Newspaper Page Text
PUBLISHED AT FORT TOBACCO, CHARLES COUNTY, MARYLAND, EVERY FRIDAY MORNING, BY ELIJAH WELLS, EDITOR AND PROPRIETOR, AT TWO DOLLARS PER ANNUM IN ADVANCE.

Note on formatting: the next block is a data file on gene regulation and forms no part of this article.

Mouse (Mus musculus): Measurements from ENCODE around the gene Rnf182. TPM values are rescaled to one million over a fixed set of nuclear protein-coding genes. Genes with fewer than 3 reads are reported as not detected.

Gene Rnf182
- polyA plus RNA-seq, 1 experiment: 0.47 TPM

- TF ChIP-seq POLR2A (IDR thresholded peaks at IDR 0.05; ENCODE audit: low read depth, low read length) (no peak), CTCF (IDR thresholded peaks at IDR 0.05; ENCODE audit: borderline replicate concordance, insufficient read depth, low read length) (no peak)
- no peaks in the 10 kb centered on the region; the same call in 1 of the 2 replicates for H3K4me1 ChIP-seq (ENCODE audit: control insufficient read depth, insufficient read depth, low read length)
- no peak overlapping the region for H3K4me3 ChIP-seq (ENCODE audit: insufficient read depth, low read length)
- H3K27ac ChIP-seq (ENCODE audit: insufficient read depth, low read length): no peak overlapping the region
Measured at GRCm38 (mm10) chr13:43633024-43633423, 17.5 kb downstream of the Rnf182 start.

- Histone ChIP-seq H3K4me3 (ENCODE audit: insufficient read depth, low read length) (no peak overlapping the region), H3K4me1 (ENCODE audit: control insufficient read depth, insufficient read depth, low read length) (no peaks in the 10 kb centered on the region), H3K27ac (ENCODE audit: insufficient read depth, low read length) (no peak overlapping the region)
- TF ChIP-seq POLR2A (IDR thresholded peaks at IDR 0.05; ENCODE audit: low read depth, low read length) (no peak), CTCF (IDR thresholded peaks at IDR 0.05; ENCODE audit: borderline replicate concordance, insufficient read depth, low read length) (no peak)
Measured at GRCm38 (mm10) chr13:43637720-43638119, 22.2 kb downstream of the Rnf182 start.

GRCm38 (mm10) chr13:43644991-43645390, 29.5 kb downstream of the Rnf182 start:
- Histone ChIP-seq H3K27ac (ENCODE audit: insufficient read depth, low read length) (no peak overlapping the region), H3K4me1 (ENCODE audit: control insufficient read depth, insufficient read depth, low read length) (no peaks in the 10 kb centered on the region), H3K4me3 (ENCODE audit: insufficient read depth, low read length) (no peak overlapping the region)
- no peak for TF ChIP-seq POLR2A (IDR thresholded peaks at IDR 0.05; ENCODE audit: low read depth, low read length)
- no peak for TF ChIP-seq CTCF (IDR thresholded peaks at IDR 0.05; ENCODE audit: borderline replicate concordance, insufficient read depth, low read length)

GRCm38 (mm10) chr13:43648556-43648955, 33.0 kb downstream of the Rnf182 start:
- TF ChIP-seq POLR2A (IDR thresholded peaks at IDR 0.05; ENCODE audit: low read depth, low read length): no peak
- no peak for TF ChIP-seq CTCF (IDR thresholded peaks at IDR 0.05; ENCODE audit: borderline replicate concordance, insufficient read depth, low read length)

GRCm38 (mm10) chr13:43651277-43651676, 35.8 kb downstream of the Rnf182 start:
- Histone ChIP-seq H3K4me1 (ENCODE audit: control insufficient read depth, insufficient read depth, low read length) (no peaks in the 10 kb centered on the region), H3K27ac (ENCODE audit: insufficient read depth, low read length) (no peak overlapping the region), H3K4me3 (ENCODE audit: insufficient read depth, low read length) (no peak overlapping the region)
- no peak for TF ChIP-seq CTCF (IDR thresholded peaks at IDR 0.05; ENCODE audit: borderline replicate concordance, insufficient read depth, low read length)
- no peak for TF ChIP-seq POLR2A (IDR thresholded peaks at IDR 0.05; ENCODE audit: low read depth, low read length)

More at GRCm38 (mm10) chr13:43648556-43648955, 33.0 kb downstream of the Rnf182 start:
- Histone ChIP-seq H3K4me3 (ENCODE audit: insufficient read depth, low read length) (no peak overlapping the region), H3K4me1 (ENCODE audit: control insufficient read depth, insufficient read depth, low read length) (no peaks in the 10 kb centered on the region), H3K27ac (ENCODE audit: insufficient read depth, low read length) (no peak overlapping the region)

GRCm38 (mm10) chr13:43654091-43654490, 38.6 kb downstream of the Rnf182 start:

Volume 30. REGISTRATION ‘LISTS. Corrected on the 15th, 16th and 17th dayi of September. 1873. District No. 7—Pomonkey. A. Able William Alexander Gaandison B. Bryan Oliver N Bryan George R Bryan Richard W * Butler C J Brawner Edgar Butler S A Boswell J H Branston Louis Bowie S F Beall Nathan Brown George W Boswell John H Butler John Barker W P Briscoe Thomas Butler Cornelius Boarman Henry Brawner W H H Branson Alfred Boswell Thomas E Butler W H Branch Sandy Butler Henry Brawner E Hyland Brown James Barber William Brown Thomas Butler Charles H Barber Juba c. Compton R K Cox James L Cox W H Carroll Oswold Cox S H Chapman Matthew Clagett WH , Chase John Chapman Pearson sr Carter Wm Chapman Pearson jr Chase George Chapman R A Clements Wm J Clements Thamas A Clagett John T W Clements J A Carter Henry Clagett G H Collins George L Cox S H jr Chapman J W Chapman Nathaniel Combs George W •D.‘ Dent Theodore Dasher J H Downs J T Day Washington Downs Enoch Day Wm L \ Downs G W Dixon Joseph B Dotson J H Downs Joseph T Diggs Augustus Dulany Wm Datcher Henry Dement Hezekiah T Day Samuel Day Horatio Dusker Detrick Day Charles E E. Everett W J Etcherson W L Everett P D Edison Henry F. Fletcher James Farmer Richard Flarity Anthony Forrest James B Flaiity John G. Green John Gray Wm W Greer David Garner Richard A Green John H Groves Thomas A Gray Thomas Gardiner James H. Halley Thomas R Halley Winfield Halley J W Hawkins Littleton Halley J T Hannon H M Halley J M Howard Thomas Hnntt J W Hantt Thomas J Howard Henry Howard James R Hannon Thomas L * Hardy B W Halley R T ‘Hodges B Hodges Thomas O Henson Harrison ■cfenrocs Gcsrg© Howard Alexander B Hawkins J H Horton D D Hawkins Joseph Hannon Sherrod Hagan Wm Hawkins George H Hungerford James Henson Israel Holt Francis Howard Wm Thos L Ivins J L J. Jenkins John W Jackson Charles • Johnson John Johnson Samuel M Jackson Joseph Johnson Thomas Jenkins W F Jenkins Benedict J Jenkins Henry Johnes Charles H Jenkins George Jenkins J Henry Jones Thos G Jackson Chas H Jenifer Peter Johnson Alexander K Key Francis Key Nathan Key L Henry Key Lewis W King Ignatius King Orlander King John L Lyon W M Luckett J B Luckett M L Lewis James M. McPherson SWH Myers B P Mitchell Wm Myers Frederick D Mitchel Bernard S Marshall Washington Miles Sydney A Massey Jas McPherson Samuel Mitchell E DeC McCarthy J R Mitchell Richard 8 Manders Sandy H Miles W H McDaniel George R McPherson T R Monroe A T Milstead Benonie Maddox Thos Mitchell Henry S Maddox Jas Miles Frank Maddox Isaac Myers F D Macc Webster Martin Jas B Macc Washington N. Neale Millery Norris A J Neale Lemuel O. Offer Henry P. Proctor Joseph Pye Charles J Porter Robert Payne Savanah Pearson Robert Proctor W B Pye Charles H Q. Queen Ralph Queen John E. Richardson J P Rowe Charles H Rosier Richard Ransom Wm Randolph John Robertson George Rosier Wm Rich David s. Sutherland L M Swann George W •Scroggin J W Smith Columbus Smith W J Smith Charles Swann James Smallwood G W Smith Wiley Savoy John J Small W H Scroggin Will H Scott S B Scroggin Chas H Slater Coates Savoy John H Smith Samipd Slater W H Swann W arreu St Clair George H Swann Bealle Swann Joseph B Swann Walter J T. Tubman B D Thomas John W Tnbroan R T Thompson Sydney Thomas Wm Thompson Sydney Thomas H A Thompson Orlander Thomas Henry Thomas H Marshall Taylo? Edmund w. Wise John Warren J S Wood John A White J J Warring John W Washington Cyrus Wilkinson W A Wright Isaac ' Wade R 0 Washington John Wheeler Benedict ' Waters Alexius Wheeler R H Wade Richard Ward J H Wade George A. White Richard Welch Joseph L. Wade John W Warren W C Wallace Reobep £l)c itoinicto ®imes. Y - * * ’* Young Getorge H. List of Names Newly Registered. St Joseph Gates Wm O’Bryan Bryan A M Rowe W E W Barkley S B Thomas Arthur W Cox S.M List of Names Stricken off. Boswell Richard T Garner Richard Brawner J A Gardiner J B Brook George Hawkins Charles B Boarman John Marbury Leonard Chapman Charles Mudd Ambrose Clagett A B Middleton J F S Coats James H Roland Thomas Coats David Short John Coats Jesse Thomas G S C Cornell Oswold Tubman G W Green Peter I hereby certify, that the above are correct lists of names made out in compliance with Chapter 459, of the Public General Laws, passed by the General Assembly of Maryland at January session, 1870. HENRY M. HANNON. Officer of Registration, District No. B—Bryantown. A. Acton Hannibal Acton Wm E Albrittain George H Acton Marcellus Acton John S Akin Wm Adams Josias Acton Jas A Acton Wm R Acton Wm J Acton Washington W Acton Eugene M C B. Boarman Thos I Booth Chas Boone Edward D Bowen Jas T Boarman Thos D Butler Wm A Berry George W Briscoe Patrick Berry W F Butler Jas M Burch W J Butler John F . Burch John M Butler, Stephen Bowling Benj F Butler Miley * Burch Wm M Briscoe George Boarman John W Butler Thos H Boarman Giles G Butler John Berry W H Brown John H Burch Jere W Brown Washington Boone Richard H Bloyce Frank Bridgett Thos H Butler Richard T Boarman Wm A Blackstone John F Boarman Wm J Brown Jas H Burch Richard S Burch Eugene C Burch Jas M Brown Thos Berry Wm L Brown Edward Bean John A Baxter Henry • Burch Marcellus Booth George Boarman Richard T Baker Dony Bean Wm N Burch Hosea Burch G C Bond Chas M Bowling Wm F Buckner Randal Burch A M Besh John Bean John H Booke Albin Bloyce Chas H Boswell Jas H Butler Dory Berry Somerset D Butler Harry Berry Edward Boarman Chas . Butler Clem c; , Carri#fet A A* C&apman Alexius tXrr&h Thos -; - Cooper Alexander Canter Jas T " Chisley George Carroll'John Cregg Sandy Carroll Patrick Cole Stephen Cox W T Clarke Hugh W Calvert Thos Canter George F Cape Wm Cooksey Mathias A Chapman George Cole Richard F Coats Harry Coats John F Chew Michael Cary Jas Chapman John W Carroll John Chase Baptist Craig Robert Carter Francis H Clayton W H Coats Alfred Chapman Wm H Coats Harry Curtis W 0 • B. Dixon John A Douglass Peter Dent Frederick L Dyer Edmond Dyson Jas R Duckett Thos Dyer Miles Dent Stephen Dyson Jas B Digges Ignatius Davis George II Dorsey Henry Davis George W Duckett Thos sr Davis W K Duckett Josias Douglass James Duckett Patrick Duckett David a Duckett Chas H Duckett Wm * Devol Rowland G Duckett Calvert Downing George W Dorsey Samuel Dent C H Dade Wm Dent R M Dory Jordan Devol Wm E. Edelen Edward V Edelen Harrisoii Edelen Benj M Edelen George R Edelen Philip V Edelen Wm H Edelen Alfred Edelen Jas M Edelen Dominick Edelen David jr F. Farrall Richard Farmer Francis Franklin Walter R Ford James Farrall John W Ford Nathan Farrall Francis Freeman W H Freeman Alexander M Freeman Thomas E Farrall Frederick G. Goldsmith George A Green Henry Goldsmith Benj X Green George Goodrich John S Greenfield Henry Gardiner John F Greenfield John F Gardfner George H Gantt John Gardiner M P Graham Richard Gardiner R H Gardiner Joseph B Gardiner Francis D Gardiner Joseph Gray M C S Gross Samuel Gardiner Thos L Gross Alfred sr Gibbons John S Gross Alfred jr Gardiner Benj W Gross Jas P Gibbons Julius S Gardiner George Green Charles Green Jess Gross James Gill Francis Gill Joseph Grindfield Rodger Green Richard Gardiner F M H. Hawkins Daniel W Hall Wm Hunter Thos J Halley Charles Harbin Richard Hanson Wm H Hatton Peter D Hawkins Chas Hardy John F Hancock A A Harrison John B Hindle John A Hawkins Josias H Haviland Merrit M Hawkins T Y Hawkins Henry J Hawkins Peter W Higdon James E Higdon F A Hawkins W L Hawkins Josias Hawkins George Haviland Philip H Hardy F Eugene Hawkins Henry H Harrison Richard Hawkins Samuel Earned Hugh Hawkins Benjamin Hawkins John W Hawkins Samuel Hicks Washington J. Joy John F Johnson Alexander Jenkins Llewelyn Johnson Primus Jameson William M Johnson Patrick Jenkins Francis Johnson John Jenifer George W Jackson Andrew Johnson Samuel Johnson Baker Johnson Stephen Jones William H Johnson Edward Johnson Elea Johnson George W Jones Enoch Jenifer Albert K. Keech William S Knott Charles H Knott John H UOET TOBACCO, MARYLAND, OCTOBER 17, 1873. L. Lanfley James A . Lyon George N Langley Gustavus Langley Henry Langley William P Lee Nelson Langley Joseph W Lacey George Langley George H Lancaster Moses Lathroughm Thos A Lee John Lenegham Peter B Luckett James H Langley John H Langley Benjamin M M. Mudd George D Montgomery W M McPherson John W McCann Barney McPherson Mason L Miller John E Murphy F A Moore Jordan Murphy Cincinnatus Miller George A Mudd Jere T Mason Richard Murphy James A Mason James H Murphy Joseph Marshall Benjamin Mudd Sylvester Moore Randolph McPherson Henry Mudd Samuel A , Mooreland James A Matthews Alfred ' Montgomery John Matthews James 1 Mudd Henry Ljr Matthews John > Montgomery Benj F Mills Caleb 1 Moran John E A Moore Ignatius Mudd H L sr Moore Benjamin L Moore Wilfred B Marshall Thomas Middleton William J Marshall Dennis Murphy Francis D Mills George Montgomery Wm T Mills Richard E Moran Joseph P - Mudd Thaddeus Mudd James A Makle James Mudd Vincent Marshall John H Murphy Joseph L Miles William Mudd George L Mudd John F Mattingley Jas F Morton Thomas Miles Nicholas J Murphy Wm Mudd Thomas Mudd Sylvester B McSherry Michael Mills John H Mooreland Wm Moran R J Moley Cornelius Moore Wilson L Mudd Joseph Matthews Thomas Murphy Llewelyn Mackall Hanson Murray Robert W Murray Edwin M Montgomery Jas Hjr Martin Merrit Murray Thomas H Middleton Wm A N. Newman John H P. Padgett Jas H Proctor Miley Parker John F Proctor John Padgett Jas L Proctor Chas of Robt Padgett Joseph H Proctor Alexander Padgett Legrand Proctor Willie Padgett Wm L Penny W A Proctor Chas of Gusty Proctor Edward Proctor H Thos Padgett S B Proctor John H Padgett H L Proctor Wm H Q. Queen Alexander Queen Joseph Queen Wm R. Richards Wm G Robey Samuel H Robey Joseph M Robey W A Robey T m L Robey H C Robey Richard A Reeves Caleb* Robey John N Ross John Robey Theodore Reed Samuel D Robey L S Robertson Henry Robey Townley Robey Jas M s.. Shaeot Shadrick Lewis - Stonestreet Wm Shorter Wm Smoot Samuel Simms Samuel * Smoot Alexander Shorts Washington Smoot Theophilus Spencer Joseph Scasser Philip A Sembly George Smith Joseph E Sembly James Sanders Richard A Simms Hillery Sewell George H Smallwood Henry Stewart Nealey Smith GeorgaH Shorter Thomas W Simms Wm sr Simms Wm Savoy Miley Swann Alfied Speak Frank Simms Francis Smoot Arthur D Sembly George R Smith George Simms Robert Shorter Jas B Savoy John Sembly Joseph Sewell John Skinner James E Sweetning Joseph Slathry Francis P Smallwood Rich’d M Skinner Richard E Savoy Cornelius Spriggs Benjamin T. Turner John A Thomas Washington Trotter Peter Turner Henry A Tippet W C Turner J Henry Turner John T Thomas John W Thomas Frank Thomas Wm W Turner John Thomas B J Tabb Benjamin#* Thomas Jere Try Miley Thomas Alexius jr w. Williams Charles H Whaleer Charles Willett Benjamin D Washington Baptist Wheatley Wm Washington Frank Wathen Benedict Walker Alexander Williams Hezekiah Wathen Joseph A Williams Richard T Wilmer P Ware Anthony Wilmer Allison L Wills James Wills John B Washington Richard Wilson Henry Wood George H Wilmer Pere jr Y. Young Wm Young Aram Young Prank Young Aaron Young Hillery Young Alexander Yates Wm Yates Joseph Yates Henry List of Names Nexdy Registered. Bond Peter D Hnntt G J R Chisley John H Moreland Frederick Davis John T Oliver C 0 A Duckett Josias Smoot George T Edelen F J Turner J Smith Gross James Samuel List of Names Stricken off. Boswell Wm W Jackson David Bowling Thos B Knott Richard T Blackstone John Knott Wm Butler Thos S Makle Gusty Blackstone Peter Matthews Dennis M Boswell John W Marshall Cape Butler W H Marshall John J Duckett Gusty Robey Peter W Edelen Alexander W Thomas Alexius Edelen Noble Thomas Robert Gifford Robert P Vail James Jenkins Benjamin T Wade Dominick I hereby certify, that the above are correct lists of names made out in compliance with Chapter 459, of the Public General Laws, passed by the General Assembly of Mary land at January session, 1870. JAMES A. MUDD, Officer of Registration. District No, 9—Patuxent City. A. Adams Ambrose Acton John H Adams George H Acton George R Adams Richard' Adams John F B. Bean E D R Sutler George Burch Henry A Butler Thos W Bond John Butler Wm R Butler Benj Brooks Gasaway Burroughs James Butler Lewis Banks Mason Butler James R Briscoe Nace Butler Wm A Brooks Moses Botler Jas R Butler John H Barnes Wm 0 Brent James Bamts Joseph. Butler Joseph Botler Charles L Brooks Charles Bean George Butler Wm Blake Benjamin Boarman Caesar Butler Patrick Berry Washington 0. * Cross W m Claggett Francis Cooksey George H Craig'Sandy Canter Henry A CurtM Washington Canter Andrew E Co&.-l lames Canter Robert Carey Egbert Cochrane James A Cartel Wm C Chappelear Geo J CQoJctJohn F Chappelear John H CoUt Samuel Craig John H Cattt-r Luke Chase Raymond D. *7 Davis John T . Duckett Isaac Dudley Jerry Dttevy John Duckett Robert Duc>ett Charles Dougtas Patrick Dop Has Robert Douglas Richard h E. 7, Edwards John T Estep Wm H Edelen Francis Estep/George S F. / Ford Wm Ford George Ford James Forbes Richard G. 7 Gibbons Alexander Garner Leigh Gardiner Thos E Greenfield Zach Gardiner Thos I Grose Romulus Gibbons Warner Greenfield Robert Goldsmith Jas A Greeifield John Gardiner Henry GarcHner Albert Gillum Philip E H. y Hurley Constance Holt Tsaac Hurley Geo W D Hamersly Hanson Horseman Thos W Holman Wm Hawkins Richard E HUF-jy Jas K P Hawkins Hillery Horseman Isaac J Hodge Samuel Haviland E W Hawkins Stephen Hamersly Robert Hawkins Smith Hamfcrsly Jas H Hillery Lewis I. ... 7 Insley John B J. Johnson Wm T Jours Peter Johnson John R Join, son Philip Johnson Columbus Job: son Henry Johnson George W Jonts Chas H Johnson Lloyd Jenifer Joseph K. .. Hey Washington King Wm Key Salisbury King Joseph King Hanson L. Lamar Richard Livers Stephen R Lyon Thos C Lartytr John W Lyon Jas F Luc^Jere Larkins Wash’ton L^jßfcob Lqsds Livers David JSBBJ^sA Larks Benjamin LnH^Francis Love Jas H Luckett James H M. Mooreland John H McWilliams Lewis Moran John B Mack Theodore Matthews Robt L Montgomery Jas H Moran John H Messick Benj L Molison Jas Moran Wm IT Middleton Dory Magruder E Monroe John McKee John jr Matthews Alex Medley Leonard Mack John Martin Thomas L McKee John N. Nutwell Joseph H Newton Geo A Nutwell Wesley L Nelson Henry .Nicholson Thos P P. Proctor Chas H E. Robey Rufus Reeder Calvert Ransom Daniel Robinson Jas O Reeder John W Reed Marion C . ' ■* s. Stewart John * Simms Peter Swann Zachariah Stafford Wm B F Sly A B Shorter Thos W Springfield J A W C Stafford Wm Shorter John W Sewell Alfred Slater Jas Stewart Walter Sembly Alex Smoot John AY .Savoy John A Smallwood Robert Simms John T. Thomas Richard Thomas John H Thomas Jas T Thomas George Turner Wm Thomas Wm Thomas Jas Tannin John Thompson John N Thomas Daniel Thomas Joseph T Thomas Miley Thomas Jos E Thomas Sylvester Thomas Daniel J Turner Matthew Thompson Wm Townley Joseph C Thomas Henry Ticer John P Thomas John W Turner John W W. Wilkinson Marshall Wade Jas Webster Zach Alexander Waters Wm C Washington Moses Watson Joseph L Wade Hillery Wall Ricfrard P Wade Gusty Williams W E Welch Jas W Webster Thos E Wall John T Waters Edtfard M Wilkinson Wash Wilkinson George Washington Moses jr Woodburn Rich T Watson John M West Thomas Wade John W West Peter Wood Wm H Wade Frank Wade Francis Wade John S Wade Constantine Washington John Wade John B Washington Jeff Webster Chas A Washington George Y. Young John List of Names Newly Registered. Droden George Wade Dominic List of Names Stricken off. Bowling James Johnson Wm Brooks Jacob Mathany Robt L Canter Levi Marshall Benj Cole Samuel Marshall Chas H Dyer Thos E Reed John Edelen Wm P Sideler Chas J Farrall Wm A Sideler Rich W Furrall Jas T Webster Win H Farrall Thos R Ward John H Farrall Chas B Wade Benj Ford Adam Wade Hilicry H Goo'drich Wm F Washington Geo H Gardiner Jas Wade Benj jr Hawkins Francis I hereby certify, that the above are correct lists of names made out in compliance with Chapter 469, of the Public General Laws, passed by the General Assembly of Maryland at January session, 1870. JOHN H. CHAPPELEAR, Officer of Registration. fte Hang. Alone and Eleven o’clock I was sitting alone in the little back parlor, writing a letter, all the rest of the family in bed, when the clock struck eleven. “O,” thought I, “it is growing late, I will finish my letter in the morn ing.” Just then I heard a scratching noise, which appeared to be between the shut ter and the window panes. In vain I looked up, for I could see nothing, so after a time I went on writing, saying to myself, “Another line or two, and then I will go.” Hardly had I put pen to paper be fore the noise returned. “A mouse,” said I, but on a little consideration it seemed to be a very unlikely place for a mouse. Again I went on with my letter, it was but for a minute, for the noise once more disturbed me. “Surely,” said I, “it cannot be the canary; I hope it has not been left out of its cage;” so getting on a chair I looked in the cage and found poor Jessy at*the bottom with her head under her wing. Again I took up ray pen to write a little more of my letter. All at once the noise came louder than before, and I really thought that a man’s hand on the outside was feel ing about, trying to unfasten the win dow. Up I jumped at once, unfasten the outer door, and ran into the yard, but no man was to be seen. I looked about the premises, and examined the window without making apy discovery; so, coming into the house again, I put aside my writing-desk and went to bed. For a full hour I lay awake, wonder ing what it could possibly be that had given me so much trouble, and still thinking that it must have been the hand of a robber. Indeed, when I was in bed, I fancied that I yet heard the noise. In the morning I again ponder ed the matter over in my mind, but to : no purpose. It was altogether a mystery j that I could not unravel. At last 1 ,went to Betty and asked her opinion. “O, sir, said she, ‘it is nothing in the world but the jessamine-tree, it always \ does so w'hen the wind blows I” ■ On examining the window again I ] saw a long, loose branch of the jessa- mine rubbing up and down the panes, ] and now and then tapping them, just as the wind happened to blow. Out of this jessamine bough I had made a mouse, a canary bird and the hand of a robber. Eeally I did feel ashamed ] of myself. ; Some good, however, may come out 1 of this affair if my readers will learn ] from it the folly of giving way to fool ish fears and fancies, and the wisdom * of exercising a sound judgment. The only cure for our foolish fears ! is confidence in our heavenly Father. ' Who trusts in God may camly close his eyes ' As safe, when night and darkness round him rise, * As though a thousand armed men in rows J Were standing round and guarding his repose. | Railway Duties. \ There are many passenger duties 1 which are not merely not obnoxious, i but are eminently proper; and yet how 1 many persons travel constantly by rail- | way without giving them a thought, j Byway of useful admonition, let us - specify a few: There is, first of all, the duty of not pushing at the pay place, especially if ladies chance to be in front of you. } There nextly is the duty of coming t there provided with the proper ready ( meney, so as not to keep folks waiting £ while you change a five-dollar bill. There, moreover, is the duty of ab- c stentioh from piling up your hat-boxes € and hand-bags and wraps in the um- 1 brella net so as to risk their tumbling on your neighbor’s head. t There is the duty of not quarreling \ about an open window, hut of conced- i ing the command of it to the sitter next it, facing toward the engine, who, c by long acknowledged justice, clearly 1 has the right. 1 There is the duty of obedience to the law respecting trespass which prohib- i its the removal of a coat or umbrella, £ marking the retention of a vacated i seat. There is the duty of shutting the £ door gently when you quit the train at c a waystation, and neither slamming it t with a bang nor leaving it wide open, as is done by selfish and ungentlmanly 1 snobs. 1 There is the duty of sharing your ( newspaper with any one who has none, i and offering first the leaders, and not the outside sheet. g There is,the duty of not putting your t dirty hoots upon the cushions when you wish to lay your legs up. ( There is the duty of opening the car door for any lady leaving or entering 1 the train, even at the risk of soiling your new gloves. There is reciprocally the duty on the ] lady’s part to smile her gratitude at £ least, if she does not verbally express 1 it. f There is the duty of never eatin| peppermint, or using scents or drinki ; which have a nauseous odor. 1 There is the duty of abstaining fron bothering your neighbors with remark) about the weather, or platitudinarian isms upon things in general. There is the duty of not snoring i when in company and pursuing a nighl journey. And there is, finally, the duty of re membering that delays are dangerous, especially on railways; and therefore of never keeping tne train waiting ■ while you fumble in your pocket for your ticket, which you ought to have in readiness to be produced at any mo ment. Things Worth Remembering. A correspondent takes ground a gainst high mangers for hoiees, for the reason, as he says, that they irritate the thorax and wind-pipe, and create a ten dency to heaves. His practice is to feed from a manger on a level with the feet, and not over twenty inches in front of them. This enables the horse to eat according to nature, and not af ter the manner of the giraffe. Stove luster, when mixed with tur pentine and applied in the usual man ner, is blacker, more glossy, and more durable than when mixed with any other liquid. The turpentine prevents rust, and when put on an old rusty stove, will make it look as well as new. Cure for Founder. As soon as the horse is found to be stiff swab the legs and feet with hot water so that the hand cannot bear to touch it, but it must not be so hot as to scald. After a short time the legs should be rubbed dry and the horse gently exercised. Franklin Hooker, of Cornwall, Yt., who has been making some nicely cal culated experiments as to the relative merits of deep and shallow setting of milk for butter-making, reports in fa vor of the shallow pans. An experi ment with the milk of nine cows, even ly divided, showed a difference of five pounds of butter in favor of the shallow pans. Scrambled Eggs. Melt a tablespoon ful of butter in a saucepan; beat the yolks of six eggs a few minutes; then add to them six tablespoonfuls of milk and a teaspoonful of salt; beat a little longer and pour them into the melted bßfcter. When they thicken slightly, pour in the whites unbeaten, and mix them with the yolks carefully with a fork, and serve on pieces of toast in a hot dish, or if preferred, omit the bread. The whites should not be beaten in hard, only stirred with the fork enough to mix slightly with the rest. Canning Fruit. The philosophy of canning fruit consits solely and simply in preserving it from contact with the atmosphere. In a perfect vacumn, that is, in a space free from air, the most perishable article will keep indefinite* ly. But to do this perfectly is imprac ticable. We therefore boil the fruit a short time to expel the air from it, place it in a glass or tin cans, and while it is hot and the cpn quite full, seal them up air-tight. As the fruit or other contents of the can cool and contract, and the steam condenses into water, a partial vacumn at least is procured, and the articles keep better or worse as this partial vacumn is nearer to or further from a perfect one. There is no work published that describes the process. It is one to be learned by ex perience and practice. Mold is caus ed by the growth of a fungus which needs air and moisture for its support. —*N, Y. Trilmne. A Quaker Printer’s Proverbs. Never sendeth thou,an article for publication without giving thft editor thy name, for thy name oftentimes se cures the publication to a worthless article. Thou shouldst never rap at the door of a printing office, for he that answer eth the rap sneereth in his sleeves and loseth time. Never do thou loaf abdut, ask ques tions or knock down type, or the boys will love you like they do shade trees when thou leaveth. Thou shouldst never read the copy on the printer’s case, or the sharp and hooked container thereof, or he may knock thee down. Never inquire thou of the editor for the news, for behold it is his business at the appointed time to give it to thee without asking. It is not right that thou shouldst ask him who is the author of an arti cle, for it is his duty to keep such things unto himself. When thou dost enter his office, take heed unto thyself that thou dost not Icok at w’hat may be lying open and concerneth thee not, for that is not meet in sight of good breeding. * Neither examine thou the proof sheet, for it is not ready to meet thine eye that thou mayest understand. Prefer thine own town paper to any other, and subscribe for it immediately. Pay for it in advance, and it shall be well with thee and thine. fi@“A Pittsburg man rejoices in the possession of a wife who is so affection ate that she always kisses him good bye, when he goes into the yard to feed the chickens. . Number 25. g Truth. :s Strong in the goodness of his cause; with his back to the throne of God and n his foot on the rock of truth, a man :s can stand against the world, i- Truth, by w homsoever spoken, comes from God; it is, in short, a divine es g sence. t I have seldom known any one who deserted the truth in trifles that could be trusted in matters of importance. 3, If Archimedes upon discovering of ea mathematical truth, was so ravished g that he cried out, “I have found it, I r have found it!” what pleasure must e the discovery of a Divine truth give to a sanctified soul. It is not enough that we swallow truth; we must feed upon it, as insects do on the leaf, till the whole heart, - colored by its qualities, shows its food e in every fibre. e Truth is the band of union and the - basis of human happiness. Without ) this virtue there is no reliance on lan b guage, no confidence in friendship, no i security in promises and oaths. a- t<> , The Three Friends. Trust no friend before thou hast tried him, for they abound more at • the festal board than at the prison ‘ door. ' A certain man had three friends; two of them he loved warmly; the other he I regarded with indifference, though that one was the truest of his well-wishes. The man was summoned before atribu s nal, and though innocent, his accusers ! were bitter against him. “Who among you,” said he, “will go > with me and bear?witness for me ? For • my accusers are bitter against me, and . the judge is displeased.” The first of his friends at once ex cused himself from accompaning him ' on the plea of other business. The , second followed him to the door of the ■ tribunal; there he turned back and went his way, through fear of the of fended judge. The third, on whom he relied the least, spoke for him, and bore witness to his innocence, so that the judge dismissed and rewarded him. Man has three friends in this world; how do they demean themselves toward him in the hour of death, when God calls him to judgment? His best be loved friend, gold, is the first to leave him, and accompanies him not. His friends, kinsmen,' accompany him to the portal of the grave, and then turn back to their own houses. .The third, whom he is most neglectful of, is his good works, they alone go with him to the Judge’s trone; they stand be fore him and obtain mercy and grace. Keeping Sweet Potatoes. North Carolina is famous for its ex cellent potatoes, and in reply to a que ry as to the best method of keeping them over winter for seed the follow ing spring, the north Carolina Agri culturist recommends that they be gathered carefully; that is, when it is a dry day, and take care not to bruise them in handling them. Then store them in bulk where they may be kept dry, and at a temperature of 40 to 50 degrees; 45 degrees is about right, and the more uniform the temperature the better. They must be kept dry as well as warm. They should be put in bulk where they are kept, and handled as little as possible, being dug before the ground freezes, though if the frost has blackened the vines, it does not neces sarily harm the tubers. After the sweating process is concluded, throw over them dry loam, or in the South they are covered slightly with the foli age of pines and then with about four inches of earth, ventilation being left . until they cease sweating. But if you insure them dryness and 45 degrees warmth, and do not bruise them in handling them, they may be kept as well as Irish potatoes. The People’s Friend. It is susceptible of easy proof that the Sewing Machine has been a great er blessing to the masses of American people than any invention of the pres ent century. Nothing else has done so much to save the lives and health of the wives and mothers, the patient, overworked women of the land, who, as a class, most needed relief from the burdens of everyday life. Every father and husband fails in his duty if he neglects to endow his home with such a triumph of science as the Howe Sew ing Machine. It is the cheapest and best sewing machine ever offered.—• Call and see them, or take one on tri al from Mr. Joseph T. Bailis, Port Tobacco, who sells at New York prices and on very easy terms. The South ern people should bear in mind that many machines are sold in the South at an advance of fifteen dollars over New York prices. JBSr*lf the man who has got to the top of the hill by honesty is ashamed to turn about and look at the lowly road he has traveled, he deserves to be taken by the back of the neck and hurled to the bottom again. figg“The damsel who was accused of breaking a young man’s heart, has been bound over in the bonds of mat | rimony to keep the pieces. takes two boys to go to school now-a-days—one to study and the oth er to carry the books.